How do you get financing on your branded or rebuilt title?
How do you get financing on your branded or rebuilt title?
OK, the first question to address is what is the difference between a branded, salvage and rebuilt, or reconstructed title? A ‘branded’ title is any title that is not a ‘clean’ title. Both salvage and rebuilt/reconstructed titles are branded, but there is a difference between salvage and rebuilt.
Can you get a loan on a vehicle with a salvage/rebuilt/branded title?
Yes, if the vehicle has been rebuilt, and it now has a rebuilt or reconstructed title. If you’re searching for branded title vehicle financing, you should know a few things about the technicalities of a branded title before you proceed. A branded title vehicle is a vehicle that has been in an insurance incident, and the insurance company has declared it a total loss. If the cost to repair the vehicle approaches or exceeds 60 - 80 % (depending on your State) of the current fair market or actual cash value of the vehicle, the insurance company will “total” it.
While most of these cars end up in the junkyard, some have been unfairly marked due to technicalities relevant only to the internal practice of the insurance agency. When a vehicle’s title is initially branded, it’s called a “salvage title” and vehicles still in their salvage state aren’t legally drivable on the streets — this true whether you live in Miami, FL, Seattle, WA, or anywhere else in the country. You’d be severely challenged to find a lender willing to provide you a loan for a car that isn’t street-legal or insurable. Let’s say impossible!
A “reconstructed” or “rebuilt” title is a previous salvage title vehicle that’s been repaired and passed a state safety inspection. It is not, however, a guarantee that the car will be problem-free.
Here are some of the issues you may find with a rebuilt title car.
Safety concerns. A vehicle needs to be both safe and functional. Cars that have suffered major damage may have or develop safety problems. In flood totaled vehicles, for instance, electrical issues may not manifest themselves until many months or years after the flood.
No warranty. Salvage title cars are no longer covered by the manufacturer’s warranty and very few extended warranty companies offer comprehensive warranty coverage at an affordable or any price. Any repairs you may need to do will be out of pocket.
Repairs needed now and later. The vehicle may need expensive repairs to start and resume functioning. Other types of damage may cause systemic problems in the future. For example, chassis damage can cause suspension, tire, and steering issues.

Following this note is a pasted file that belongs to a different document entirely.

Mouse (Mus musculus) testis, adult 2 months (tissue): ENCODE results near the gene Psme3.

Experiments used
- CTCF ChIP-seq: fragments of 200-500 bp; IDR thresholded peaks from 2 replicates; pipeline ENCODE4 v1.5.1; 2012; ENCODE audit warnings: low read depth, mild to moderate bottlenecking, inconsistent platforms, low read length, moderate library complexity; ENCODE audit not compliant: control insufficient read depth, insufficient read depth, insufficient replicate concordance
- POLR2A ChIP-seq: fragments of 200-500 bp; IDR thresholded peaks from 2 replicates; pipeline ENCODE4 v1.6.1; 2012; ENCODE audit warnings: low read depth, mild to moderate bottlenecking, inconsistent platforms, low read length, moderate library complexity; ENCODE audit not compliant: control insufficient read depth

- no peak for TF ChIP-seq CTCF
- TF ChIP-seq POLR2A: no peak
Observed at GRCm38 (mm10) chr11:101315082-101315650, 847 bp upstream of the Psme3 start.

Financing may be more expensive. Few lenders issue an auto loan for a rebuilt title car. In a traditional auto loan, the lender uses the car as collateral — meaning they can repossess and sell the car if you don’t make payments. Because a salvage title vehicle isn’t worth much and is difficult to sell, it’s riskier for the lender. For this reason, the fair market value of a rebuilt title vehicle may be up to 40% less than an identical vehicle with a clean title. The best way to finance a vehicle with a rebuilt title is via a personal loan: An unsecured personal loan doesn’t use the car as collateral and is normally more expensive, with a higher APR. Most lenders issuing loans for older vehicles or those with a rebuilt title will require an independent fair market value appraisal by a certified auto appraiser.
Car insurance may be hard to find. You may not be able to find insurance coverage at all for a salvage car, or it may be expensive! Some insurers may be willing to offer the state-required minimum liability insurance for a reconstructed title vehicle.
Low resale value. When you’re done using a salvage title vehicle, not only will it still have the black mark of being a “rebuilt title,” it will be older with more miles on it. Even if you repair it and pass a safety inspection, the vehicle will never be worth the same amount as with a clear title.
Need an appraisal for financing? Call/text 786-853-0711
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Buying an older car has its advantages, and the purchase process is relatively easy. As simple as it is, however, it's not unusual for drivers to have questions, especially when it comes to financing. In fact, one of the most common inquiries drivers have about buying a pre-owned vehicle is, "can you finance a car older than 10 years?"
As a follow-up to this post: https://southfloridacarappraisers.com/classic-car-news-and-tips/how-do-you-get-financing-on-your-branded-or-rebuilt-title-1657747143488.html? several have asked what effect a rebuilt title has on the value of a vehicle. As attorneys are known to respond – “it depends!” Comparing two identical vehicles, same year, make, model, options, mileage, and condition, the one with the rebuilt title can be worth anywhere from 20% to 40% less than the one with a clean, no accident history.
OK, the first question to address is what is the difference between a branded, salvage and rebuilt, or reconstructed title? A ‘branded’ title is any title that is not a ‘clean’ title. Both salvage and rebuilt/reconstructed titles are branded, but there is a difference between salvage and rebuilt. Can you get a loan on a vehicle with a salvage/rebuilt/branded title?
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